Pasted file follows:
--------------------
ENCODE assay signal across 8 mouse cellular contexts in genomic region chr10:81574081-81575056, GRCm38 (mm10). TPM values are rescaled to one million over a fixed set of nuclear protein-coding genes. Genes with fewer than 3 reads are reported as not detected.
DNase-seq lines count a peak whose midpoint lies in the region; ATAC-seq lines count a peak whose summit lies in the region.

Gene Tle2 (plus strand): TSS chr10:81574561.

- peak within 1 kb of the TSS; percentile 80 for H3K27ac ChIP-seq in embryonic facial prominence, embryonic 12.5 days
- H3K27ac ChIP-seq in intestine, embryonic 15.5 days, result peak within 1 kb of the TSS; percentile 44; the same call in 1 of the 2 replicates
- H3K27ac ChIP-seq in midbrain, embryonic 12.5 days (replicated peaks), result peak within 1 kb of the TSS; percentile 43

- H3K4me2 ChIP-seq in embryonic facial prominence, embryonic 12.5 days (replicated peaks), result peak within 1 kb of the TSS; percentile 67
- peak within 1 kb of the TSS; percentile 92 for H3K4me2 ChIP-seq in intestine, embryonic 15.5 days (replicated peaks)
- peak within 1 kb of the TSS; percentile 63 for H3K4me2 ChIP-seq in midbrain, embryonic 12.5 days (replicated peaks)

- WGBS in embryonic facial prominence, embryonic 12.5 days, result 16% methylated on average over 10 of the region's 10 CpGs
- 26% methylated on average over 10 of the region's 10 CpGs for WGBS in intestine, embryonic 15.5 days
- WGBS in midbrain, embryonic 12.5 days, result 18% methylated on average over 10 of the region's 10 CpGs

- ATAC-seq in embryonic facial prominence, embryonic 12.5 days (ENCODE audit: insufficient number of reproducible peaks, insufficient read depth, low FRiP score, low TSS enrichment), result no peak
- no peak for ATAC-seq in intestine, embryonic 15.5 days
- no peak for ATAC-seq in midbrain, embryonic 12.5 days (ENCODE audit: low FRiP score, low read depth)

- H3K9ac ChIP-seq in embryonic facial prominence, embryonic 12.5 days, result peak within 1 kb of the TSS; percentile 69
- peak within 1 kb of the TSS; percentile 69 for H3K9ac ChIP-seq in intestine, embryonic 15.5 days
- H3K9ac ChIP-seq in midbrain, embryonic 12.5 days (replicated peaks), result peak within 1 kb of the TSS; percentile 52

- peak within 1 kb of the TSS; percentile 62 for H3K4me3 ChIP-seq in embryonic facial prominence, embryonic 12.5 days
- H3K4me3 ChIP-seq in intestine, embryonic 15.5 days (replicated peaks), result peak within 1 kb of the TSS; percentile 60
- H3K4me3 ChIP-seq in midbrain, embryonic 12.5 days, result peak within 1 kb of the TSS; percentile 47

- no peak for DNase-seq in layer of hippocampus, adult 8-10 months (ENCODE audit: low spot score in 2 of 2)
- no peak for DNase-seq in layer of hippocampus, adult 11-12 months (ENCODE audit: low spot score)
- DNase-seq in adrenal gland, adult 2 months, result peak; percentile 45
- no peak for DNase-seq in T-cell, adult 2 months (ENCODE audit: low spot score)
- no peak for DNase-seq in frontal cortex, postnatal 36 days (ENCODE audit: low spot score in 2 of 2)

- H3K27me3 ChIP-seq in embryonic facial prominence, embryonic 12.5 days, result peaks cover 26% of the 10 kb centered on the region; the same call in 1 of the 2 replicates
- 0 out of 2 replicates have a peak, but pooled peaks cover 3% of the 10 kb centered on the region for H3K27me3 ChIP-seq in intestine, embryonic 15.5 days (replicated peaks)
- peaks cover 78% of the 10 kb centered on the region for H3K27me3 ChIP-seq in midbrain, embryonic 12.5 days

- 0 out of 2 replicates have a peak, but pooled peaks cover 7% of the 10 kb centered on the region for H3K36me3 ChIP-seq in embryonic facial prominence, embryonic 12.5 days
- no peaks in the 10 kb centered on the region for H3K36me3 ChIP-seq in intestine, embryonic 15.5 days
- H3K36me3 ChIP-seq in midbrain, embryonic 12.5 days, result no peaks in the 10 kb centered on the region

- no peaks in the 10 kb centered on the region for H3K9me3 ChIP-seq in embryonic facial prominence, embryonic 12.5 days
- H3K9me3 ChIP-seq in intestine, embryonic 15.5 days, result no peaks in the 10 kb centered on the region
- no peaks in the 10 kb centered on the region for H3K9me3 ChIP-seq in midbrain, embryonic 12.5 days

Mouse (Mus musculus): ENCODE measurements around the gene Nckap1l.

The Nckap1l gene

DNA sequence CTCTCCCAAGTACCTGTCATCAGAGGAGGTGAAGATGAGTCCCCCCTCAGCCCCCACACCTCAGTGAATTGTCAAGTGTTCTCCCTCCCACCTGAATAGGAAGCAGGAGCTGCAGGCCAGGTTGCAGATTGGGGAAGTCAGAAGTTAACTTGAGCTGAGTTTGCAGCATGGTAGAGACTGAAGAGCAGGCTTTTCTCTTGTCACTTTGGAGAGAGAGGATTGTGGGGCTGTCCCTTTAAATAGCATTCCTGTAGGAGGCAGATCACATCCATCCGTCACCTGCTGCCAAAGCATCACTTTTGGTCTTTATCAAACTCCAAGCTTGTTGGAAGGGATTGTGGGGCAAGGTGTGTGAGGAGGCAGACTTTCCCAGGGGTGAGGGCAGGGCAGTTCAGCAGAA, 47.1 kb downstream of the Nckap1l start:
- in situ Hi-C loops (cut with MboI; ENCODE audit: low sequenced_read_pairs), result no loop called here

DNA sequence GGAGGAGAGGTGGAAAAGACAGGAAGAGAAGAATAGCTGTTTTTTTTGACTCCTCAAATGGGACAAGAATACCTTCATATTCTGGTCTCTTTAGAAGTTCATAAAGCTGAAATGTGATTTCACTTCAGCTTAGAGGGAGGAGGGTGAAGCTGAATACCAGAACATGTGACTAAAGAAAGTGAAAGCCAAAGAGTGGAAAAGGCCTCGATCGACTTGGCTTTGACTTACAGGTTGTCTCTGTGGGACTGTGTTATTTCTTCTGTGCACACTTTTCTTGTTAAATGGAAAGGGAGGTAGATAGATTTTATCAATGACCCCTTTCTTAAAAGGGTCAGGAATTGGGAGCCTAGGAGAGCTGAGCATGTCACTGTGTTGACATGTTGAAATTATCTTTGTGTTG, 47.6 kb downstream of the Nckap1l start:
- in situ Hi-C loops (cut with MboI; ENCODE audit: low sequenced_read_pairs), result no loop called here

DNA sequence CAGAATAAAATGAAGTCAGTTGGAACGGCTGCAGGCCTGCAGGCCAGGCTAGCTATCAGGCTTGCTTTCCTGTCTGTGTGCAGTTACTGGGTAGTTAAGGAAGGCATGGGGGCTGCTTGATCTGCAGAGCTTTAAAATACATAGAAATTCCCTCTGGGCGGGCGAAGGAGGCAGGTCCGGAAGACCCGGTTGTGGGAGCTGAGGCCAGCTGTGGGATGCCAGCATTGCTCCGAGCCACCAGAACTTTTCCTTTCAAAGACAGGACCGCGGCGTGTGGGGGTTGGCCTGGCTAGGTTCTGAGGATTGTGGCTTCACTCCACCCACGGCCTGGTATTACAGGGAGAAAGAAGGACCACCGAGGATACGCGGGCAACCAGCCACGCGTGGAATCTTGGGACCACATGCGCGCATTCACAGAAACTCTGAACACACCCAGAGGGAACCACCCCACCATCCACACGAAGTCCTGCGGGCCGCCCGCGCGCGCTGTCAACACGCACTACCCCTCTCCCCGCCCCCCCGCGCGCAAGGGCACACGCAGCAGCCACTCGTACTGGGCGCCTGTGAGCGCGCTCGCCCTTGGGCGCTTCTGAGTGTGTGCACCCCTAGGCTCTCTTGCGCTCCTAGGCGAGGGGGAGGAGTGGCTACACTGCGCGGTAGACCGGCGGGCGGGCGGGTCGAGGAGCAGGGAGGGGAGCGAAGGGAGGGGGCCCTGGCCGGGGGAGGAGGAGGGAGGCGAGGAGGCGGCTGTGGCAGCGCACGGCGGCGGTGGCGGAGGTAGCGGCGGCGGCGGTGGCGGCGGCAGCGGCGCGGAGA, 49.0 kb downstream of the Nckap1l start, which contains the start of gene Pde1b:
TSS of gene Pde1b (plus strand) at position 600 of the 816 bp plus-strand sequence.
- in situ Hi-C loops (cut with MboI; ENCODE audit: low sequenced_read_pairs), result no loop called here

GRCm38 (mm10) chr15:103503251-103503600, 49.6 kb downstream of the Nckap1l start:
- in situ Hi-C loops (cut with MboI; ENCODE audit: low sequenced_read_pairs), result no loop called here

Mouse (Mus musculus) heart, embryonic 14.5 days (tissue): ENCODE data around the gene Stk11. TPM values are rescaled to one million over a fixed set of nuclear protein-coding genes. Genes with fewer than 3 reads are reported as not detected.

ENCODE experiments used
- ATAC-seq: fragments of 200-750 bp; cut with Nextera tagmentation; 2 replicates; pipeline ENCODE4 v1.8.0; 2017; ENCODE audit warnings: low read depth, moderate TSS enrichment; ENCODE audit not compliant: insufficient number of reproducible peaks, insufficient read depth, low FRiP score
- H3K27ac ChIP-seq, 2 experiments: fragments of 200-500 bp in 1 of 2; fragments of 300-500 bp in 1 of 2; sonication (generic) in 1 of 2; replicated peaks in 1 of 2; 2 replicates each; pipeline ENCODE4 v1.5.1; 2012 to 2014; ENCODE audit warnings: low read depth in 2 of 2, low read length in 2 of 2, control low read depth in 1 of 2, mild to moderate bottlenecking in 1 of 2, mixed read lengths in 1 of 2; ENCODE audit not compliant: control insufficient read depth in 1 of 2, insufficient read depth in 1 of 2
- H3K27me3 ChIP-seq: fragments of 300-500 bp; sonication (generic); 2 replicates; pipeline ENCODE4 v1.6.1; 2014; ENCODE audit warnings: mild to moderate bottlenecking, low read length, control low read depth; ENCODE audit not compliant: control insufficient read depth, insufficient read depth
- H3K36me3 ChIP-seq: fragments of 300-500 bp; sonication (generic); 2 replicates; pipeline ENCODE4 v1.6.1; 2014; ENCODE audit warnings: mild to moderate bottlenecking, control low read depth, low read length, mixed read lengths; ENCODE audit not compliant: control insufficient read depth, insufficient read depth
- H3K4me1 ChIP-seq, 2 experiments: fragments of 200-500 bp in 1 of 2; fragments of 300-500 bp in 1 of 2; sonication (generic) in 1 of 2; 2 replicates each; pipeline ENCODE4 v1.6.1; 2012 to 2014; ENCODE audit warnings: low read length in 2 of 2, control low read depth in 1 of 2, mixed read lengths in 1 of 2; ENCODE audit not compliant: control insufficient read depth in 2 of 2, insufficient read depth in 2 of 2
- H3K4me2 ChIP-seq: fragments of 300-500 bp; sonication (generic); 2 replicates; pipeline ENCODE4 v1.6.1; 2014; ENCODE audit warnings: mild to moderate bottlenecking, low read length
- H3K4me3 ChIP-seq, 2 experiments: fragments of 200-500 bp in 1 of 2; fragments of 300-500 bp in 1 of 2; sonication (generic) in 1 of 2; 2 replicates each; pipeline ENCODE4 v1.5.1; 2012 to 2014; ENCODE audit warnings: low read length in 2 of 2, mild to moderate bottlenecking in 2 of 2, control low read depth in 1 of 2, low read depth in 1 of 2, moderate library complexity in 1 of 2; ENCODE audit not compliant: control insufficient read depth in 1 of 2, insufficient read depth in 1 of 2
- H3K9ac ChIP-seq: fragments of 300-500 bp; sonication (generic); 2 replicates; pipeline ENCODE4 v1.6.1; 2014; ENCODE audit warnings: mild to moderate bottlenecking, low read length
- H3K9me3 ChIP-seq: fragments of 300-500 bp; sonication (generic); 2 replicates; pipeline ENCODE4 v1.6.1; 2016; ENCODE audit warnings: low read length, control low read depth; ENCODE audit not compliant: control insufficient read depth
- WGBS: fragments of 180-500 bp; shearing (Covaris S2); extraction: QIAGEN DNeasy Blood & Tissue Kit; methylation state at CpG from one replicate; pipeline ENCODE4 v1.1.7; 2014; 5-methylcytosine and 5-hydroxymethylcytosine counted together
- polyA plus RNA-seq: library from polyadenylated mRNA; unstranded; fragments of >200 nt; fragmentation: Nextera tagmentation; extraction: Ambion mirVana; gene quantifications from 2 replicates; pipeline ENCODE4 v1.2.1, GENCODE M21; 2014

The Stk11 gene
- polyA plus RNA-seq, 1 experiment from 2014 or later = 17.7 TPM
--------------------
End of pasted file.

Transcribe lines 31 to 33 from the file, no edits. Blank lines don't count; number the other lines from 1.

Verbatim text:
- no peaks in the 10 kb centered on the region for H3K36me3 ChIP-seq in intestine, embryonic 15.5 days
- H3K36me3 ChIP-seq in midbrain, embryonic 12.5 days, result no peaks in the 10 kb centered on the region

- no peaks in the 10 kb centered on the region for H3K9me3 ChIP-seq in embryonic facial prominence, embryonic 12.5 days